• FIGS. 1A to 1C illustrate a first embodiment of a method for producing a semiconductor device that includes a field electrode and a field electrode dielectric in a semiconductor body, with the field electrode dielectric dielectrically insulating the field electrode from semiconductor regions of the semiconductor body. Referring to FIG. 1A the method includes providing a semiconductor body 100 having a first surface 101 and having a dielectric layer 200 arranged on the first surface 101. The semiconductor body 100 may include a conventional semiconductor material, such as silicon (Si), silicon carbide (SiC), gallium arsenide (GaAs), gallium nitride (GaN), or the like. The semiconductor body 100 is, in particular, a monocrystalline semiconductor body. According to one embodiment, the semiconductor body 100 has a basic doping with a homogenous doping concentration. According to a further embodiment (illustrated in dashed lines in FIG. 1A), the semiconductor body 100 includes at least two differently doped semiconductor layers, namely a first layer 110 on which the dielectric layer 200 is arranged, and a second layer 120 on which the first layer 110 is arranged. According to one embodiment, the second layer 120 is a semiconductor substrate, and the first layer 110 is an epitaxial layer. The second layer 120 may have a higher doping concentration than the first layer 110. The two semiconductor layers 110 and 120 may have a same doping type, which is either an n-type or a p-type, or may have different doping types.
  • The dielectric layer 200 arranged on the first surface 101 of the semiconductor body 100 is, for example, a conventional dielectric layer, such as an oxide layer, a nitride layer, a high-k dielectric layer, a low-k dielectric layer, or the like.
  • The arrangement with the semiconductor body 100 and the dielectric layer 200 will be referred to as semiconductor arrangement in the following. FIG. 1A, as well as FIGS. 1B and 1C, show a vertical cross sectional view of the semiconductor arrangement, which is a cross sectional view in a section plane that is perpendicular to the first surface 101 of the semiconductor body 100.
  • Referring to FIG. 1B, the method further includes forming at least one trench 201 in the dielectric layer 200. The at least one first trench 201 extends to the semiconductor body 100 and defines a dielectric mesa region 10 in the dielectric layer 200. “To extend to the semiconductor body 100” means that the at least one first trench 201 extends through the dielectric layer 200 to the first surface 101 of the semiconductor body 100 or into the semiconductor body 100, so as to uncover regions of the semiconductor body 100 at a bottom of the at least one first trench 201. There are various options to form or define the dielectric mesa region 10 by forming the at least one first trench 201. Two of these different options are explained with reference to FIGS. 2 and 3 below. Each of these FIGS. 2 and 3 illustrates a horizontal cross sectional view of the semiconductor arrangement in a horizontal section plane I-I that extends through the dielectric layer 200 at a position illustrated in FIG. 1B.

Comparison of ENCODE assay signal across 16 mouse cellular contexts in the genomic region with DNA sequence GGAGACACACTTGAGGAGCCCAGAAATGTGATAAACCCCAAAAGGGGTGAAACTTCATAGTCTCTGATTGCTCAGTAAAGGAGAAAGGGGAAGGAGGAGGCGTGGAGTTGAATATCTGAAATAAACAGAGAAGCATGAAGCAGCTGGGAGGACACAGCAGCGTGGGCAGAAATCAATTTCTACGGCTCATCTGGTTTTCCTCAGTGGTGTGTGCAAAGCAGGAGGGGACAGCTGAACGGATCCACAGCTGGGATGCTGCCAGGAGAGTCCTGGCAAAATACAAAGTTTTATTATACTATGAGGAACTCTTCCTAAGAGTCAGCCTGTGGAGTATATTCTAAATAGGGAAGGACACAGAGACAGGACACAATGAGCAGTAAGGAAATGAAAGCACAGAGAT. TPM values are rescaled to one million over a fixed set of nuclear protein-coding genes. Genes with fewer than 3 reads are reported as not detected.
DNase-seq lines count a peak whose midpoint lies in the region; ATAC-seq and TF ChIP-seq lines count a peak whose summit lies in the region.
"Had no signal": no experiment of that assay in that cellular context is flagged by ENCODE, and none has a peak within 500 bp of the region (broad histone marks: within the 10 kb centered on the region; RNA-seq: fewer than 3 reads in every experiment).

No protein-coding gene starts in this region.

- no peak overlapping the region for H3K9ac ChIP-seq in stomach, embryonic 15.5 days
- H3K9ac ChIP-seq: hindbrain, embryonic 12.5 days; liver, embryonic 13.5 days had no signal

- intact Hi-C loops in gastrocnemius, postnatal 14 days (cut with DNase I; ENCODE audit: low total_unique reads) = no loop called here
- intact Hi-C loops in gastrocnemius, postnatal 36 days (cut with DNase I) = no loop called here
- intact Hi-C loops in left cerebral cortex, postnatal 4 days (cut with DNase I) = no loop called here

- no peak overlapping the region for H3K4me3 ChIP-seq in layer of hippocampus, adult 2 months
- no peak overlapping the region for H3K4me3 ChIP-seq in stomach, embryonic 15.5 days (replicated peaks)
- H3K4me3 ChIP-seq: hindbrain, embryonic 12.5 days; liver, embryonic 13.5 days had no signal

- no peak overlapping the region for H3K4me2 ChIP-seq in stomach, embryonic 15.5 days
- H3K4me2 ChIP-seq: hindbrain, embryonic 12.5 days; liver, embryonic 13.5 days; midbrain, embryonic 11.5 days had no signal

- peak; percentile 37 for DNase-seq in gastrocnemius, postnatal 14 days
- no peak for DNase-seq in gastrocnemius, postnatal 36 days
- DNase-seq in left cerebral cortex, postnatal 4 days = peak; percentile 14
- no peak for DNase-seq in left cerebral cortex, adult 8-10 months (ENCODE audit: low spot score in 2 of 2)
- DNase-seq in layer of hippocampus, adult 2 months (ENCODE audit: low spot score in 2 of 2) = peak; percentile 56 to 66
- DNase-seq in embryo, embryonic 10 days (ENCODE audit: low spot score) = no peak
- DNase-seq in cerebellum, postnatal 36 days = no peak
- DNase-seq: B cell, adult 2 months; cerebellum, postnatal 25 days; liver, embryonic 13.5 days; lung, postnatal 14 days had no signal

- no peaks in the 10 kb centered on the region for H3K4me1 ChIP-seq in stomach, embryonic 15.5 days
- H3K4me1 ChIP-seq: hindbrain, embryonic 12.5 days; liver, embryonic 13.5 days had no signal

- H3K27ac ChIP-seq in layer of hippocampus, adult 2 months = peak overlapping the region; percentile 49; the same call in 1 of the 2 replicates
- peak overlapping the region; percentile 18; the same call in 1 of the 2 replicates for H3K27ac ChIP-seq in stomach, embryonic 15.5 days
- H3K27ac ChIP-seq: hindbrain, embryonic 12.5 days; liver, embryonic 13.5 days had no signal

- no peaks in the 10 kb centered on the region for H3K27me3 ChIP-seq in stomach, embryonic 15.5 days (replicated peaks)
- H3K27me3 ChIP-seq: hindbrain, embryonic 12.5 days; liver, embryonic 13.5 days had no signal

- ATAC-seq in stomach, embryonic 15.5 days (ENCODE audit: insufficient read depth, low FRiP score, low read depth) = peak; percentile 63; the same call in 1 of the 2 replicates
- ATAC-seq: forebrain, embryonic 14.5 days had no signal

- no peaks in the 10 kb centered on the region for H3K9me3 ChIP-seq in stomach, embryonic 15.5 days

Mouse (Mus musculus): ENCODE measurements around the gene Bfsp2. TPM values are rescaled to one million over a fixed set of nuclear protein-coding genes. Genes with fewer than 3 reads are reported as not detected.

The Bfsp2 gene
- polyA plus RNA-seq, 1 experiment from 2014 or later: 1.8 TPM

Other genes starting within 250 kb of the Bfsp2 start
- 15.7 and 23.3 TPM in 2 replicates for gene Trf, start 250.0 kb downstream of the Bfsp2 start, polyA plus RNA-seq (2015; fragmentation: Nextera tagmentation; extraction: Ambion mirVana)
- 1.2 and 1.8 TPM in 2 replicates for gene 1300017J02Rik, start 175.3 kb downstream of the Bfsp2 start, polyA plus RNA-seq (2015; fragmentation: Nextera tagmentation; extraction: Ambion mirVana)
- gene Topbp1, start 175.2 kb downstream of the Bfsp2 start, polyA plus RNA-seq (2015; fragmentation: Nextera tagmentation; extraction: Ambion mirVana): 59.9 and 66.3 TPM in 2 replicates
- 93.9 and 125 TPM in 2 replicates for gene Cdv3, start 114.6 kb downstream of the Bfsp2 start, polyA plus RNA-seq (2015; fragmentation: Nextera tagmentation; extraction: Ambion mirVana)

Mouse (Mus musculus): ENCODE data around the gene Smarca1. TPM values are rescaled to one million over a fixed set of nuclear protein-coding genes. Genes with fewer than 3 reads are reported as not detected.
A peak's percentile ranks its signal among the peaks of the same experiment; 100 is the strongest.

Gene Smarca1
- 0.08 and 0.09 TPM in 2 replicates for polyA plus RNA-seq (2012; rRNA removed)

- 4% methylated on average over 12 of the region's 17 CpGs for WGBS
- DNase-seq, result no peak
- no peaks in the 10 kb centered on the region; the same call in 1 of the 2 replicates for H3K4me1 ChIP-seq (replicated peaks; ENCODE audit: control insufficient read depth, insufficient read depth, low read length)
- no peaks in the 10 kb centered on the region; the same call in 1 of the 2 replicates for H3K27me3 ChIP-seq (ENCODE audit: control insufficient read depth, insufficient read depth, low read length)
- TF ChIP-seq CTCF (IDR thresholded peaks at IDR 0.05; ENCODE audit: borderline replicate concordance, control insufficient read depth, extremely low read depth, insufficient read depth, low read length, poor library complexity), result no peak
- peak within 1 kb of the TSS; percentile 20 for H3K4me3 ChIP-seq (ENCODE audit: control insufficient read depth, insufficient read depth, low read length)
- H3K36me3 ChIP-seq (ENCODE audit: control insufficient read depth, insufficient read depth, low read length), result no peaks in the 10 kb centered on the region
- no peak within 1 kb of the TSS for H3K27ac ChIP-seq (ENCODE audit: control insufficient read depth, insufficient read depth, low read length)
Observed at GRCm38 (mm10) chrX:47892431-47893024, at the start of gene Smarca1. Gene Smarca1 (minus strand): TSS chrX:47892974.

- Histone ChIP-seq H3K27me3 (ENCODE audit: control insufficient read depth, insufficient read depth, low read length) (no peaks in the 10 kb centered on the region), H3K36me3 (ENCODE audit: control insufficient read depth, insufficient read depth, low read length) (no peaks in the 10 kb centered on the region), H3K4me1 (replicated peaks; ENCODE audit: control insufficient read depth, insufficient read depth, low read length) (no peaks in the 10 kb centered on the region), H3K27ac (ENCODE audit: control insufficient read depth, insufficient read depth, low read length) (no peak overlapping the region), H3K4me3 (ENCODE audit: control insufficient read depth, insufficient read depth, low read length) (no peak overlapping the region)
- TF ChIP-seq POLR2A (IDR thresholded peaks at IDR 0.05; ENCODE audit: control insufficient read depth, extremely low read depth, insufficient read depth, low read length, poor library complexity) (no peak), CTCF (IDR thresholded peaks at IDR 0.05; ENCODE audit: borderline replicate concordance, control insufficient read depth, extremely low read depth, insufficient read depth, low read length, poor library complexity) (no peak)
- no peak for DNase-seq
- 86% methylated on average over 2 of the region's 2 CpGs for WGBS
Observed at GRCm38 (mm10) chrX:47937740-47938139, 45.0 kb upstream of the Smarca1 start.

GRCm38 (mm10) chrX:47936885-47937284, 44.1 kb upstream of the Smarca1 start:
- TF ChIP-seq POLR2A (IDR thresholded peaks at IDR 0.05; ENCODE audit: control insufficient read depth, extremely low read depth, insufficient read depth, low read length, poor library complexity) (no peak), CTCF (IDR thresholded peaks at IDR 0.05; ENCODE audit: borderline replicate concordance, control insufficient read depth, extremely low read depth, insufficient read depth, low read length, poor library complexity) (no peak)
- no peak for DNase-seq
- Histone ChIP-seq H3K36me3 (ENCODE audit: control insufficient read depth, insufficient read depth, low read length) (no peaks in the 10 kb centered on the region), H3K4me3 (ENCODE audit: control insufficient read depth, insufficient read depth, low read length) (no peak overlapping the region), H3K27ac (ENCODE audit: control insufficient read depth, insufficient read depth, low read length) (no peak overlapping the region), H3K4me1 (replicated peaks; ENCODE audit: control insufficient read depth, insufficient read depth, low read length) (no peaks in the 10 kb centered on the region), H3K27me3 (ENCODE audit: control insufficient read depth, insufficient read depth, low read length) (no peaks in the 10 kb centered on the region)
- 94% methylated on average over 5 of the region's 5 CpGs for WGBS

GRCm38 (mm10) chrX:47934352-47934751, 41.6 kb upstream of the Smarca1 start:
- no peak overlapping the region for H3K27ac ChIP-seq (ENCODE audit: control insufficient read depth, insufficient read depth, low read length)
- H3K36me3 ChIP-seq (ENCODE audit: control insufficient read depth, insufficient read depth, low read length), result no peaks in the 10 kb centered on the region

• Referring to FIG. 2, the method includes forming two elongated first trenches 201 that are distant in a direction perpendicular to the longitudinal direction. The dielectric mesa region 10 is an elongated mesa region 10 arranged between the two elongated first trenches 201. A width w of the dielectric mesa region 10 is defined by a distance between the two first trenches 201. Of course, several dielectric mesa regions 10 can be formed in one semiconductor arrangement by forming a plurality of first elongated trenches 201 in the dielectric layer 200.
  • Referring to FIG. 3, one ring-shaped first trench 201 is formed that defines the dielectric mesa region 10. In the embodiment illustrated in FIG. 3, the first trench 201 has the form of a rectangular ring, so that the dielectric mesa region 10 is pile-shaped and has a rectangular cross section in a horizontal plane I-I. However, this is only an example. The first trench 201 could also be formed to include any other geometry, such as the geometry of an elliptical ring, a circular ring, a hexagonal ring, or any other polygonal ring. The method according to FIG. 3 can easily be modified to produce a plurality of pile-shaped dielectric mesa regions 10 by forming the at least one first trench 201 to have the form of a grid in the horizontal plane.
  • The at least one first trench 201 can be formed by employing a conventional method for forming a trench in a dielectric layer. According to one embodiment illustrated in FIG. 1B, the method includes forming an etch mask 300 and etching the at least one first trench 201 using the etch mask 300. The etching process includes, for example, an anisotropic etching process. In this method, the width w of the dielectric mesa region 10 is defined by the etch mask 300 and is, therefore, only defined by a lithographic process.